This judicious remark, we could wish were more generally made, as a conviction of its truth could not fail to repress that basty spirit of unfounded generalization which is too commonly the parent of infidelity; which leads men to condemn the whole, because they misunderstand a part, and to think the proofs insufficient, because they have seen only a small portion of them. Our authors, after a few preliminary observations on this part of the subject, have given, as containing the best view of the argument with which they are acquainted, a long extract from Professor Buckland's valuable inaugural lecture. The proofs of design which the structure of the globe affords, though less obvious to ordinary notice than those exhibited by the animal and vegetable world, are, nevertheless, plainly discernible, and capable of demonstration. Among those we find adverted to, are in the first place the inclined position of the strata, by which a variety of soils and mineral treasures are afforded to different countries, as well as access to the latter facilitated. Next the mechanism of springs, and supply of water are considered. Another valuable contrivance is, that nearly all the materials of which the surface of the globe is composed, afford by their decomposition, a soil fit for the nourishment of vegetables.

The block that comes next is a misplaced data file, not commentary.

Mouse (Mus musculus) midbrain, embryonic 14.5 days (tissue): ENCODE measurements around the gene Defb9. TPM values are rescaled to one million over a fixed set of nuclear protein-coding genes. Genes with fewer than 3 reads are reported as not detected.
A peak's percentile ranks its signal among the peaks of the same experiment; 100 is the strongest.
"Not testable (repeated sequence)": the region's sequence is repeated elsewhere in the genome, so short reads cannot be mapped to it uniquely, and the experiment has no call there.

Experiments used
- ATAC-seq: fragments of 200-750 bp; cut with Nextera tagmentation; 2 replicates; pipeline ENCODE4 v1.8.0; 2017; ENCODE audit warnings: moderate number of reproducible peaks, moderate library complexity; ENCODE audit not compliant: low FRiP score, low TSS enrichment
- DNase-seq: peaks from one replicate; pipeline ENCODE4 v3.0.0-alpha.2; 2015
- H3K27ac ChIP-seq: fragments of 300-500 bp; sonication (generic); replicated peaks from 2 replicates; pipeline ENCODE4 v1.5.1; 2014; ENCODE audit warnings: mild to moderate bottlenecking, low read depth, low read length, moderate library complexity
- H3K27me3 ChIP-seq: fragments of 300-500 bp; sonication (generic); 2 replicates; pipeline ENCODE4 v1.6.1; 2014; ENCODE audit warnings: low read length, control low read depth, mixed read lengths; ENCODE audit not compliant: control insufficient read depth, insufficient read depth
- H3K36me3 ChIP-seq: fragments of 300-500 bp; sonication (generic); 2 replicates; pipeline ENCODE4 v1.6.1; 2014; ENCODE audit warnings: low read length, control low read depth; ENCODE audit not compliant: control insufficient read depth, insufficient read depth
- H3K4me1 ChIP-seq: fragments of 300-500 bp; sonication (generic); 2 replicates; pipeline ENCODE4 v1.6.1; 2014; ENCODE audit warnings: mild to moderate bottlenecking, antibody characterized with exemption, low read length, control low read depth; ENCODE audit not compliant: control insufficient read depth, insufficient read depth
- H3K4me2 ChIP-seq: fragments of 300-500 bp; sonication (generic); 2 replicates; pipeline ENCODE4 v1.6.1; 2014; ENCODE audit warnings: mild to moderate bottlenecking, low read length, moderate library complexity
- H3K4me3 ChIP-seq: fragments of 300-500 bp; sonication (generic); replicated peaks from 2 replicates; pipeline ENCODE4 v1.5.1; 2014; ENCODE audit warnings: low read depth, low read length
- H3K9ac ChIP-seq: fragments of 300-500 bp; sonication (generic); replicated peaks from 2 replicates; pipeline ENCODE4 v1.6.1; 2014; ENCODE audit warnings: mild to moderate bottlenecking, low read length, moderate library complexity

In another point of view geology furnishes arguments to natural theology, in pointing out the existence of a period antecedent to the habitable state of the earth, and becoming familiarized with the idea of a beginning and first creation of the existences around us, the hypothesis of an eternal succession of causes is destroyed, the existence of a Creator established, and we receive from the previous proofs of design a more forcible conviction of the agency of an intelligent and all-powerful Being, the maker and upholder of all things.
After thus adverting to the connection between geology and natural religion, the progress of enquiry leads to similar remarks with respect to revelation. In relation to this part of the subject, only two points can be implicated in the discussions of Geology, the Noachian deluge, and the antiquity of the earth. With respect to the first of these topics the arguments afforded by Geology are most strong and decisive; though as in many kindred instances, arguments have been often brought forward by unskilful and injudicious defenders of the truth, grounded on facts which had not in reality any connection with the question. Those, however, which are afforded by a real and accurate acquaintance with the phenomena of the earth's surface, are here stated with considerable force and conciseness. The authors have again